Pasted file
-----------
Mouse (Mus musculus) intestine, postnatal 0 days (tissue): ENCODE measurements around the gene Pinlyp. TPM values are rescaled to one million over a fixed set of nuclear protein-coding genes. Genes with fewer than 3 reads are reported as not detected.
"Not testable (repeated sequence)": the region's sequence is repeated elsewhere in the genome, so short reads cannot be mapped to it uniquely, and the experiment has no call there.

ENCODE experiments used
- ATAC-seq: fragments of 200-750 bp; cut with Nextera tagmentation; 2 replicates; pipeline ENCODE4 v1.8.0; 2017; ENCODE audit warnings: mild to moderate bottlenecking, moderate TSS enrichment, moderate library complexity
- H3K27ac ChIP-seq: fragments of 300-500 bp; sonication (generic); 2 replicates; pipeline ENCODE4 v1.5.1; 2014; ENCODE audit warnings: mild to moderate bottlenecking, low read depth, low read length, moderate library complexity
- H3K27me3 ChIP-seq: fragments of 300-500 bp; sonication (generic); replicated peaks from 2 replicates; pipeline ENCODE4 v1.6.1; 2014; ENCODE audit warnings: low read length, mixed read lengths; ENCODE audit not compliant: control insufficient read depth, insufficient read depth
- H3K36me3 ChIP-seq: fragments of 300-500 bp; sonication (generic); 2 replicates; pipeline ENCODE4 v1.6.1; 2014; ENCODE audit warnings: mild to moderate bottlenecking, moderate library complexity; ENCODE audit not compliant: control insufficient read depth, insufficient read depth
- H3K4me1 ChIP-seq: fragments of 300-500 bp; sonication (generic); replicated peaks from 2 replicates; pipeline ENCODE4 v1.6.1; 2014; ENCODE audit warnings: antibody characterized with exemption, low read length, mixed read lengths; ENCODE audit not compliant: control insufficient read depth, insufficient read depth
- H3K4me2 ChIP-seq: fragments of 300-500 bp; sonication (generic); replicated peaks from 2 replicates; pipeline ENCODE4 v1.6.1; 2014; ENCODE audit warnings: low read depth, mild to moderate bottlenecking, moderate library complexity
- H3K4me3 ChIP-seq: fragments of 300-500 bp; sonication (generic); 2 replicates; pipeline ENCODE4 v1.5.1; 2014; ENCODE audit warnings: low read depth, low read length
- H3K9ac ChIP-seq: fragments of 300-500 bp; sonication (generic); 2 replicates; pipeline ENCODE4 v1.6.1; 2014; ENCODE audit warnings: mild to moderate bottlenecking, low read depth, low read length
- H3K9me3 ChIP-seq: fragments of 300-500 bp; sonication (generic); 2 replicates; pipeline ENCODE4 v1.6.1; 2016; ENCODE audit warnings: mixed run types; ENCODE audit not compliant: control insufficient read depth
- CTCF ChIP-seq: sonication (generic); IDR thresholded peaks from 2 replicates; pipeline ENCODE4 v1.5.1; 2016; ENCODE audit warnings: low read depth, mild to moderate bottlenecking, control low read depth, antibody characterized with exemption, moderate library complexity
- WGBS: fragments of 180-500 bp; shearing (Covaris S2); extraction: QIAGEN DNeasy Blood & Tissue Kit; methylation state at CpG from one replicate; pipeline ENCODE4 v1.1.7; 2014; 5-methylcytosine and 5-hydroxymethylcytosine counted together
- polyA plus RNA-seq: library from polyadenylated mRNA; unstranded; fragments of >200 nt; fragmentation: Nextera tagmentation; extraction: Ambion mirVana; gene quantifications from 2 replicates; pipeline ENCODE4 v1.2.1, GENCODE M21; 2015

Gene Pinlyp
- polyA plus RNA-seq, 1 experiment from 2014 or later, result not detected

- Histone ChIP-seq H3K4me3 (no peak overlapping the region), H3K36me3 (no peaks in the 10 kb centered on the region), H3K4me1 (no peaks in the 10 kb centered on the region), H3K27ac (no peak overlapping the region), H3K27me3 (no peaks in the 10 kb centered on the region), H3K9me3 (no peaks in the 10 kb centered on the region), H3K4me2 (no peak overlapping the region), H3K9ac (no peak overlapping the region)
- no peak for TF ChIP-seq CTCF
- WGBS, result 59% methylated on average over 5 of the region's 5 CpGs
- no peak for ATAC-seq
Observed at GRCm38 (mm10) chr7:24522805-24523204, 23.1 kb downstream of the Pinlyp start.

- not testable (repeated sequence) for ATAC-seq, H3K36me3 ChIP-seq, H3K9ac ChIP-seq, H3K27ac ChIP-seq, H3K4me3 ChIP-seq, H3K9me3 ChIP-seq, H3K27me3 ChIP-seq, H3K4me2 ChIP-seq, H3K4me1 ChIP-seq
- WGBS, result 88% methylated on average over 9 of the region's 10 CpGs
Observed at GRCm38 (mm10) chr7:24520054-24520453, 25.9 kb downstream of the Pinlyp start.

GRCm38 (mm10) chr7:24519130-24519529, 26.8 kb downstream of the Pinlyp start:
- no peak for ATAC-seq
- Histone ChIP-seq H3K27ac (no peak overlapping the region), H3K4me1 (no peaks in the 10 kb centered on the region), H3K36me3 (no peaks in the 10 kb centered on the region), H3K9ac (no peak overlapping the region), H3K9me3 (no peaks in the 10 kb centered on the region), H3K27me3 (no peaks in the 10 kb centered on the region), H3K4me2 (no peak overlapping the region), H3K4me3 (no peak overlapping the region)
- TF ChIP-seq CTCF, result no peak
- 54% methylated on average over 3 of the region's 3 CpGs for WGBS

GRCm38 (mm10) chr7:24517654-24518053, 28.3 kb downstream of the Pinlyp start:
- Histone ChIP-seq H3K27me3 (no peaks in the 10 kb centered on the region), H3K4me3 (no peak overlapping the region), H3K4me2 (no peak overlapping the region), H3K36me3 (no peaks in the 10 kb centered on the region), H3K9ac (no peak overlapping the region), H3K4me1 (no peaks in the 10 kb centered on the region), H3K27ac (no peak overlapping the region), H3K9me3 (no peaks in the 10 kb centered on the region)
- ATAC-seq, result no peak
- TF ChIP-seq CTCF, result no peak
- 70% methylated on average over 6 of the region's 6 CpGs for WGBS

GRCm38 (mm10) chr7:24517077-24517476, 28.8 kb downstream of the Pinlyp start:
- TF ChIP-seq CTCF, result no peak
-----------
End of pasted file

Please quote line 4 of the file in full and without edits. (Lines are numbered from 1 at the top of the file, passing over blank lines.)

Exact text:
- ATAC-seq: fragments of 200-750 bp; cut with Nextera tagmentation; 2 replicates; pipeline ENCODE4 v1.8.0; 2017; ENCODE audit warnings: mild to moderate bottlenecking, moderate TSS enrichment, moderate library complexity